COLUMBUS, Ohio– Kevin Sayers is Battelle’s site director at the Critical Care and Decontamination site in West Jefferson and has worked with the company for nearly 20 years.
His job is logistics, getting Personal protective equipment, or PPE from hospitals and carrying out the four-hour decontamination process for thousands of face masks worn by doctors, nurses, and those on the front line of the Coronavirus pandemic.
- Central Ohio based Battelle is a nonprofit global research and development company that says its committed to science and technology for the greater good.
- Their decontamination system for N95 hospital masks has been a game changer in the battle against the Coronavirus.
- Battelle has said its machines could sterilize up to 80,000 N95 masks per day.
“They load all that up into the chamber and have to inspect every single piece of PPE to make sure it’s not soiled. Once we get a chamber loaded, we get our vapor hydrogen peroxide generator, and I’ve said it looks like a washing machine. We pump that gas in, we adjust that humidity to get that vapor to start condensing on the surfaces of all the PPE. And that’s really where you get that effective decontamination,” says Sayers.
Company officials say they’ve prepared for the sanitation of N-95 masks for years.
“We did some extensive testing with the FDA back in 2016, looking again at spores on masks, the PPE. We know we can decontaminate things from Anthrax all the way down to COV-2,” says Research Scientist William Richter.
This past week Battelle announced a partnership with the state to offer free sanitation of police, fire, and EMS worker masks.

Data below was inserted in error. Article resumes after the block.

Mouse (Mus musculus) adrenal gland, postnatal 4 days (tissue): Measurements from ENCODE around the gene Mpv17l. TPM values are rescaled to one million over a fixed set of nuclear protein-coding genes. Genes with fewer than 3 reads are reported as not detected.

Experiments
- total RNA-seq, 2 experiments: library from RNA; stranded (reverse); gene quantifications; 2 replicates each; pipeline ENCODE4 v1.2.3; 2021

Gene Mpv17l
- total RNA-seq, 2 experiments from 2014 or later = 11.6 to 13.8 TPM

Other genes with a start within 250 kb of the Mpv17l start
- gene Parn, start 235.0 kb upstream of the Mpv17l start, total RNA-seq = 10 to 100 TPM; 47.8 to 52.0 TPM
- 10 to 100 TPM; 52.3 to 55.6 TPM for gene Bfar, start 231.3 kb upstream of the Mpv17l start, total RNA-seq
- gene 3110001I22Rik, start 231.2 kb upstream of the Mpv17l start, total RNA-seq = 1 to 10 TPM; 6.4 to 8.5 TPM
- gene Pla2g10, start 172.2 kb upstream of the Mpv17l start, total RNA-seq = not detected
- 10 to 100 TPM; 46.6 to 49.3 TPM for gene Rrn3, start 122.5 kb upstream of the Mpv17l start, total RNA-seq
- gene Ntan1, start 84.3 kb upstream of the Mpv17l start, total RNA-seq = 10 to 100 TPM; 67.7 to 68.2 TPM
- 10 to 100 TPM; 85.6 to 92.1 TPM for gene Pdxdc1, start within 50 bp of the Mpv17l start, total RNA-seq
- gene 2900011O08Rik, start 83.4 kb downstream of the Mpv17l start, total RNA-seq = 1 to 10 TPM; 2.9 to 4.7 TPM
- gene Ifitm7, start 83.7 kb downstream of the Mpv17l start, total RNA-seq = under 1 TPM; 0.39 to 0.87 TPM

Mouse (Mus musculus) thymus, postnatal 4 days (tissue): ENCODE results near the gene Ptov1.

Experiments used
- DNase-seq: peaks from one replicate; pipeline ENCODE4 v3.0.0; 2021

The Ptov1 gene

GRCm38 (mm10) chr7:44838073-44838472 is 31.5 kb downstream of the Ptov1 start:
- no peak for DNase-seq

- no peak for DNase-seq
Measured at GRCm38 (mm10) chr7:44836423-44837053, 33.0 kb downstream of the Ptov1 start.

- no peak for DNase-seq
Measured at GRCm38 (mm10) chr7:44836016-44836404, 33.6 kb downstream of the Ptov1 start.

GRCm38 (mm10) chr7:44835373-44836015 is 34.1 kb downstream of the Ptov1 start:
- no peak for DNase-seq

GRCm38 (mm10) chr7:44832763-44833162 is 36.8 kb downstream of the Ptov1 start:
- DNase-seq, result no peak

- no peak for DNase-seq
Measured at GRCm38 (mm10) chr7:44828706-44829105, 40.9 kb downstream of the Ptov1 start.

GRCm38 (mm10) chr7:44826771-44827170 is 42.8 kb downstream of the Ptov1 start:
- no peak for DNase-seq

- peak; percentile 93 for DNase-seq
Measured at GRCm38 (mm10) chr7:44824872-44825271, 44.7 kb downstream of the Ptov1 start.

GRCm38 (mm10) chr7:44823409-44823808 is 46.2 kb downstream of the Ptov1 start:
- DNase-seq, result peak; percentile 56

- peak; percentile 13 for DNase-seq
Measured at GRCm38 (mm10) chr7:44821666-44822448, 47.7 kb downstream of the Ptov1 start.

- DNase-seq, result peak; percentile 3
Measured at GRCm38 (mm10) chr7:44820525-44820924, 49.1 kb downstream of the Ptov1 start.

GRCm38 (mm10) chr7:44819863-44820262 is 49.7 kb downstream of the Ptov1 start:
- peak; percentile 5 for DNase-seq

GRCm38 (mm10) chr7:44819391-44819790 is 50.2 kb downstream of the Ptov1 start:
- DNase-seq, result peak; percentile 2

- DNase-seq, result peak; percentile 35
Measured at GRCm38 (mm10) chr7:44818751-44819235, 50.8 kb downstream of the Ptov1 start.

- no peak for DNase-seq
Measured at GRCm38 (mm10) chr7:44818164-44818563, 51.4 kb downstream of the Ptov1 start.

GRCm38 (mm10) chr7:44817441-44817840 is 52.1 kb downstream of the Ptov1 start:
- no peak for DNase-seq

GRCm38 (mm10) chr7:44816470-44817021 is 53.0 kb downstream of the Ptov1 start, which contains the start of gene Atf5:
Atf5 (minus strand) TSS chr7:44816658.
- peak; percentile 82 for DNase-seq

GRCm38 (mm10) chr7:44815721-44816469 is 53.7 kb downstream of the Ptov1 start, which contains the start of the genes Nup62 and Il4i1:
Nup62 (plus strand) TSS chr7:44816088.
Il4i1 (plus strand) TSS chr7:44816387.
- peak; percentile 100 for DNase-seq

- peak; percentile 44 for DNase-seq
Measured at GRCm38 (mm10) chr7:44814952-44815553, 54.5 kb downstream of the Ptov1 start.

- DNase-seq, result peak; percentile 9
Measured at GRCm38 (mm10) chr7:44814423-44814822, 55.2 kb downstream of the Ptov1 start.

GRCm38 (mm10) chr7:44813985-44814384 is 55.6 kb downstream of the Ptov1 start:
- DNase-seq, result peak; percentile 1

Battelle says there is no charge for the service, and it is part of their $415 million contract with the federal government for 60 of the Critical Care Decontamination Systems.
Delaware County EMS Director Jeff Fishel says their staff is prepared with the proper PPE they need to respond if a surge occurs.
He says his department initiated a contract with Battelle last month, and they’ve already sent their first shipment of masks for decontamination.
Fishel says the move gives the county’s 120 EMS workers peace of mind.
“For our employees to come to work knowing that they have the PPE that they need, they will continue to have the PPE that they need, they know that we’re looking out for the best interest in protecting them, so they can take the best care of patients, allows them to be solely focused on our mission,” says Fishel.
Battelle has said its machines could sterilize up to 80,000 N95 masks per day.
Sayers says the company is prepared for the additional demand.
“I keep on seeing numbers added, added, and added, so we’re keeping up with it right now. We have plenty of capacity. Our police our fire, our nurses and our doctors, it’s just a really good feeling to be able to take some of the knowledge that we have, and be able to support them,” says Sayers.
Battelle officials say besides the decontamination system, they’ve partnered with Ohio State University to develop a rapid, accurate test for COVID-19.
The company also says it’s currently working on vaccines and treatments.